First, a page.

Photo Credit: Amit Shabi / POOL
Israeli Prime Minister Benjamin Netanyahu and Alternate Prime Minister and Minister of Defense Benny Gantz at the weekly cabinet meeting, at the Ministry of Foreign Affairs in Jerusalem on July 5, 2020.

Israel’s Cabinet on Monday approved the remaining elements of the “Safety Net 2020-2021” rescue plan for the country’s struggling economy.

The Cabinet approved a draft law for several aspects of the plan that will require changes to legislation, as well to expand the 2020-2021 budgetary framework by NIS 24 billion ($7 billion) to pay for the plan’s implementation. The draft legislation will be immediately submitted to the Knesset for approval, according to a joint statement by the Prime Minister’s Office and the Finance Ministry.


The plan, which was first presented by Israeli Prime Minister Benjamin Netanyahu and Finance Minister Israel Katz on Thursday and part of which was approved on Sunday, includes the extension of full unemployment benefits until June 2021 or until unemployment falls below 10 percent, and the payment stipends of up to NIS 4,000 per month ($1,163) to those aged 67 and over until December 2020.

Under the plan, the self-employed and business owners are also eligible for an immediate assistance stipend for May-June, 2020. This stipend, which was approved for immediate implementation on Sunday, has already been paid to over 300,000 self-employed individuals and business owners “and is expected to enter bank accounts in the coming days,” according to the statement. The total amount disbursed thus far is NIS 1.8 billion ($532 million), the statement said.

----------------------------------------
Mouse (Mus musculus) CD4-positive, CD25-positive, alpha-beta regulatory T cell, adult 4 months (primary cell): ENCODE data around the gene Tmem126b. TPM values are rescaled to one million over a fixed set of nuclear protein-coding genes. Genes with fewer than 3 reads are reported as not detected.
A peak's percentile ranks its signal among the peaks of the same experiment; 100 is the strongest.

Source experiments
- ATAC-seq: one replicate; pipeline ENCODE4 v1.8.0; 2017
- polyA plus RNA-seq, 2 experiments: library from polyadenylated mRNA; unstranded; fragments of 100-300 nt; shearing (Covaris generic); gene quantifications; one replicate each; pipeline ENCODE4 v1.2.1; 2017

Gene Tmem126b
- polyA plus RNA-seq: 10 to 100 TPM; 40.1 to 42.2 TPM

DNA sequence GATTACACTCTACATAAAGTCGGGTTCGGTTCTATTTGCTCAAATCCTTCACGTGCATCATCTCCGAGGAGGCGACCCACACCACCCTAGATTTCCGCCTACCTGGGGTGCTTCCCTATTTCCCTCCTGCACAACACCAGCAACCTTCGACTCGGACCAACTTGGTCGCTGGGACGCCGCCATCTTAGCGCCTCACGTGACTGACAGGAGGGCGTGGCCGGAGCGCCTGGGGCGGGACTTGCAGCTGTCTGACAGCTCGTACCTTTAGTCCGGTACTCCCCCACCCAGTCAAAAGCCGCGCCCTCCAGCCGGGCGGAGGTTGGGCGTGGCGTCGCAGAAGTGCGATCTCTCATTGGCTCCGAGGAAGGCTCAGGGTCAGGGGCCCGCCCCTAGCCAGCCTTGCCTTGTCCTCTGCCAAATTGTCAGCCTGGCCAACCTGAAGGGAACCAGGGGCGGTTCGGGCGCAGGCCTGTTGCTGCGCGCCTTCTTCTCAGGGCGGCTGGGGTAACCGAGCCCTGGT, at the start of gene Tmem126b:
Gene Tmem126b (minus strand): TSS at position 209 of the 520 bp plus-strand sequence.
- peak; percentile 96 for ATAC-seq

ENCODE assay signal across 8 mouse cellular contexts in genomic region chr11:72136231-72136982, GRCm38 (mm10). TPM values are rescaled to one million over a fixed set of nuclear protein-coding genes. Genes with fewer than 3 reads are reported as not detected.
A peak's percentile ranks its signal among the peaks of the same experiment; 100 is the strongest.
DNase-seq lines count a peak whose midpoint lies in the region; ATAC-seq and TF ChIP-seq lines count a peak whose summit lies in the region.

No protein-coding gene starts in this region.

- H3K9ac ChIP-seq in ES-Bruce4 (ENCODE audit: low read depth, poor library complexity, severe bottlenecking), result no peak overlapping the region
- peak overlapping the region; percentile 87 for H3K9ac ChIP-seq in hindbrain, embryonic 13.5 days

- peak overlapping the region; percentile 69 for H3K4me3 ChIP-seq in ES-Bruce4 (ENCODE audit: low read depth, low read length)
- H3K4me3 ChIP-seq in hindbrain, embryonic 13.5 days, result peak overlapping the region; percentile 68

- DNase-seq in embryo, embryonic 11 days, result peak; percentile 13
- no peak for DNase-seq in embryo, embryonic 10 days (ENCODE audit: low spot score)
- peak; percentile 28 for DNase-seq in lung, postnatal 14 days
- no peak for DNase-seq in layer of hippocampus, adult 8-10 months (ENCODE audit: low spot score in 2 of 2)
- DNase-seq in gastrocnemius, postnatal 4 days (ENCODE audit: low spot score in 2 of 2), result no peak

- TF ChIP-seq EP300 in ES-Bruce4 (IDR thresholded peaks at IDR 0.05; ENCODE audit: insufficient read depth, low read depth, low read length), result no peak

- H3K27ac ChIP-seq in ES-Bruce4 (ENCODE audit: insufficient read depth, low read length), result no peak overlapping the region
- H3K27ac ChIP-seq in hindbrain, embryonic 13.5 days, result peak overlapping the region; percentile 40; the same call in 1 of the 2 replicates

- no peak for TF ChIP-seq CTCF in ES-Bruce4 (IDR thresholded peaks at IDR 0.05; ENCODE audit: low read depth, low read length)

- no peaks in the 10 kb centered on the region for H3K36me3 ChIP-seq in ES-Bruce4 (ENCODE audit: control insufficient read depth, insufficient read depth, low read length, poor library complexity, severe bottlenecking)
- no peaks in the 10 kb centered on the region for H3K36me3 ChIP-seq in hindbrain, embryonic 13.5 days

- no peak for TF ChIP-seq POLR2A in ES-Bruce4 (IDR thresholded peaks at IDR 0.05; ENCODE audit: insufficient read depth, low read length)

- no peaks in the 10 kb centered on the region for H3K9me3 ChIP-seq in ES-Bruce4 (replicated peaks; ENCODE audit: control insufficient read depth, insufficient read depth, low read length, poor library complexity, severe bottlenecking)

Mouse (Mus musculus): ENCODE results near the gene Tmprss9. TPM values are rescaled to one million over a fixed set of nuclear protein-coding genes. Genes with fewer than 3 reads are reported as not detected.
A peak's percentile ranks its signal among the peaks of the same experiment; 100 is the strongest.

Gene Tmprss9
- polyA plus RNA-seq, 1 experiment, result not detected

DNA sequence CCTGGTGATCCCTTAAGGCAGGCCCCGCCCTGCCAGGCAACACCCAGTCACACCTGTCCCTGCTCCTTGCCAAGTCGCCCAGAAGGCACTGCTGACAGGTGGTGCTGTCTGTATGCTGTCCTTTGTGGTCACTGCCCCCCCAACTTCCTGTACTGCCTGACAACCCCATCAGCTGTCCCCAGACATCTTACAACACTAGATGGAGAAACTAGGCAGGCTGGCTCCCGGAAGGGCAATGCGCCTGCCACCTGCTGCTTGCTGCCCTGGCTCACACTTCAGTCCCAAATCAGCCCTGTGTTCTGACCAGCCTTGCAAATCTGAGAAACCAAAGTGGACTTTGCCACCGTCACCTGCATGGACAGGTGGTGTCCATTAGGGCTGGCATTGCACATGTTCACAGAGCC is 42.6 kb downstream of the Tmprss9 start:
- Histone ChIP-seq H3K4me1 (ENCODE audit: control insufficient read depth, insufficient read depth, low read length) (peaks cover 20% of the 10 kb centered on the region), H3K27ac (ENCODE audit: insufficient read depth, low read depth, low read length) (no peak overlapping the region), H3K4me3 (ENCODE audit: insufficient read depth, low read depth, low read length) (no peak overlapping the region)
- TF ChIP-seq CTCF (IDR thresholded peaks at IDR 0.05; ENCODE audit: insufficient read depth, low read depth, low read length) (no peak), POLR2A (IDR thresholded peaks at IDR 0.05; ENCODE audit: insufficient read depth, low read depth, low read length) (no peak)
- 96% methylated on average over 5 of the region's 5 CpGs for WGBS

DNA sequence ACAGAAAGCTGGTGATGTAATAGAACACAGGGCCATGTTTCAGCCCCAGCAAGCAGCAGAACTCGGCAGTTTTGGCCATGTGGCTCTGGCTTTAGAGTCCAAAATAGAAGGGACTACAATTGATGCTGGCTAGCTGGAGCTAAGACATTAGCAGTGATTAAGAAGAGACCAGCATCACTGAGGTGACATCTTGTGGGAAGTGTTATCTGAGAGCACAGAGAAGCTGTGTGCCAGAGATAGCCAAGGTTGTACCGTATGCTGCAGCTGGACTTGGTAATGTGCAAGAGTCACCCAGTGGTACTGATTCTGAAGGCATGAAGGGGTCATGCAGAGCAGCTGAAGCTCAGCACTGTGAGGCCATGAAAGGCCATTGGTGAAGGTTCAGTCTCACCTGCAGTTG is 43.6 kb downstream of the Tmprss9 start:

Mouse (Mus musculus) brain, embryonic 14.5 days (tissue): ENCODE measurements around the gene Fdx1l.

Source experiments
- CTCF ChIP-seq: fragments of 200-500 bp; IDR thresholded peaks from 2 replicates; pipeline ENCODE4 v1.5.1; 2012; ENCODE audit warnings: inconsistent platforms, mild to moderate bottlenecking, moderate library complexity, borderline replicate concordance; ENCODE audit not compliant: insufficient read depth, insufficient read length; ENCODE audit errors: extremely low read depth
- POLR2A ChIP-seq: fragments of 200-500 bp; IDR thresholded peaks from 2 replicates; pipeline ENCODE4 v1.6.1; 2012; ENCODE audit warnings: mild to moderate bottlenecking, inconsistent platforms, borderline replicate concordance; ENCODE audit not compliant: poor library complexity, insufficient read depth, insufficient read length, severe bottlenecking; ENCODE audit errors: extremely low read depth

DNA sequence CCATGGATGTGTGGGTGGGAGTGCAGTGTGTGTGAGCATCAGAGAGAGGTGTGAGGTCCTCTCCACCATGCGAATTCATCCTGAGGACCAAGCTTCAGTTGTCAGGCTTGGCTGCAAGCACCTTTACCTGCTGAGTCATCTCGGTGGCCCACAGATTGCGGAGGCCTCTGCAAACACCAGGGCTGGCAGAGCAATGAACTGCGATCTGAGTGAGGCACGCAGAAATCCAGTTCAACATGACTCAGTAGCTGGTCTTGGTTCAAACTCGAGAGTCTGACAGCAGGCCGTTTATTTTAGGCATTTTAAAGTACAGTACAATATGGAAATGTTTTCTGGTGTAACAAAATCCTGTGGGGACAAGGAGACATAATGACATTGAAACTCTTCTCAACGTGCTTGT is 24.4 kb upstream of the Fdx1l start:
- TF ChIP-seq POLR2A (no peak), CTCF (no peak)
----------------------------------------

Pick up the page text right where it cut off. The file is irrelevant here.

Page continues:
In addition, businesses and self-employed individuals with an annual turnover of up to NIS 100 million ($29 million), and whose sales turnover declined by at least 40 percent in comparison to the parallel period, will receive bimonthly-to-monthly stipends until June 2021.

The plan also includes tax relief measures, business license extensions and NIS 3.5 billion in assistance to populations with special needs, such as the elderly, the disabled and citizens under lockdown due to the pandemic.

While calling the plan “comprehensive” and “unprecedented” in his opening remarks to Monday’s Cabinet session, Israeli Prime Minister Benjamin Netanyahu acknowledged that there were “holes in the net” that needed to be addressed.

“I know that it is not complete; I also know that there are holes in it,” Netanyahu said. “The finance minister and I have already spoken, and I intend to speak about this also with [Defense Minister] Benny Gantz, in order to provide a response to the holes in the net.

“There are many things that need to be dealt with, including help for families, sectors and other things. We will deal with all of these; at the end of the meeting, we will discuss the best way to do this,” said Netanyahu.


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